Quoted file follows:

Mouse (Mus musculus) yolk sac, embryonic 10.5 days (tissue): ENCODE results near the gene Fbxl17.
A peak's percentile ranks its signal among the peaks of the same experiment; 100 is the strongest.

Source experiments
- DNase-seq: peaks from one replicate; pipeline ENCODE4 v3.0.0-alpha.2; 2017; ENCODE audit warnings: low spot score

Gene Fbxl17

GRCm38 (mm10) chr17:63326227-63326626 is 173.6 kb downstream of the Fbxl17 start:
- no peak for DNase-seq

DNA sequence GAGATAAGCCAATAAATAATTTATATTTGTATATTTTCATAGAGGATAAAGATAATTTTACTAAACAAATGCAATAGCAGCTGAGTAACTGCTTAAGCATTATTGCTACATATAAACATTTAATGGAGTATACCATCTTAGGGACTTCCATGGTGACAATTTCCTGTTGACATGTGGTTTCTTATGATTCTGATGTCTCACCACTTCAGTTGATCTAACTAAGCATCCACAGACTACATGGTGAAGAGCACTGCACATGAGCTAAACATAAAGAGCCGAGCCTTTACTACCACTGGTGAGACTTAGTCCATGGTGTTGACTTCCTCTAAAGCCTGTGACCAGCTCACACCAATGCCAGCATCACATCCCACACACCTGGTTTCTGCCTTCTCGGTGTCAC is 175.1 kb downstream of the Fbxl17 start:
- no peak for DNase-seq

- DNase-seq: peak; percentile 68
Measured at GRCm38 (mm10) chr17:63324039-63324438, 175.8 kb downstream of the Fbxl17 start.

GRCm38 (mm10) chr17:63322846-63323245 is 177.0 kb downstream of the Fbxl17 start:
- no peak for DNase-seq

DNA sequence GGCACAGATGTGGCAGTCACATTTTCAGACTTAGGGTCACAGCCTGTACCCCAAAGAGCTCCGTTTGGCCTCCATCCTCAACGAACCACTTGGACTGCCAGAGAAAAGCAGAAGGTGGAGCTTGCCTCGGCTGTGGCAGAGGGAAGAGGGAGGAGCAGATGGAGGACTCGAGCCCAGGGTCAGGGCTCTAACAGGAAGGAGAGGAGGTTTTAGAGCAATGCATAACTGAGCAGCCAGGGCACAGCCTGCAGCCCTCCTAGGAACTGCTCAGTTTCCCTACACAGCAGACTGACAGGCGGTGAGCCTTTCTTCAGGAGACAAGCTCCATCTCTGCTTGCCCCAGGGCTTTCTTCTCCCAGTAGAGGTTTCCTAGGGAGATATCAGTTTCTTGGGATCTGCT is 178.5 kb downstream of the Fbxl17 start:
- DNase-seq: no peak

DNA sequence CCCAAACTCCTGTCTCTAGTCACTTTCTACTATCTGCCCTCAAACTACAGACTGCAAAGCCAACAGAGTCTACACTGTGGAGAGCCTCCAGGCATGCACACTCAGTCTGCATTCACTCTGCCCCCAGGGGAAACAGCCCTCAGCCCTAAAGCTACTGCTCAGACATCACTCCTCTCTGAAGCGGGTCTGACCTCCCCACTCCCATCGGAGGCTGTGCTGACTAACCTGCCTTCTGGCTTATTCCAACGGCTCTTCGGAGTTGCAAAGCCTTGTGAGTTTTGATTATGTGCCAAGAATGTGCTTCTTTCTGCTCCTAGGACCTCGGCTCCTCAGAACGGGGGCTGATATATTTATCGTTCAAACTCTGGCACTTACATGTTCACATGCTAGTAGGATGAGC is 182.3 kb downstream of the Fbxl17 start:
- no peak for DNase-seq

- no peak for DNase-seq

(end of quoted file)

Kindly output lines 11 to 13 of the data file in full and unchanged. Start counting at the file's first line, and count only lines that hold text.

Measured at GRCm38 (mm10) chr17:63324039-63324438, 175.8 kb downstream of the Fbxl17 start.

GRCm38 (mm10) chr17:63322846-63323245 is 177.0 kb downstream of the Fbxl17 start:
- no peak for DNase-seq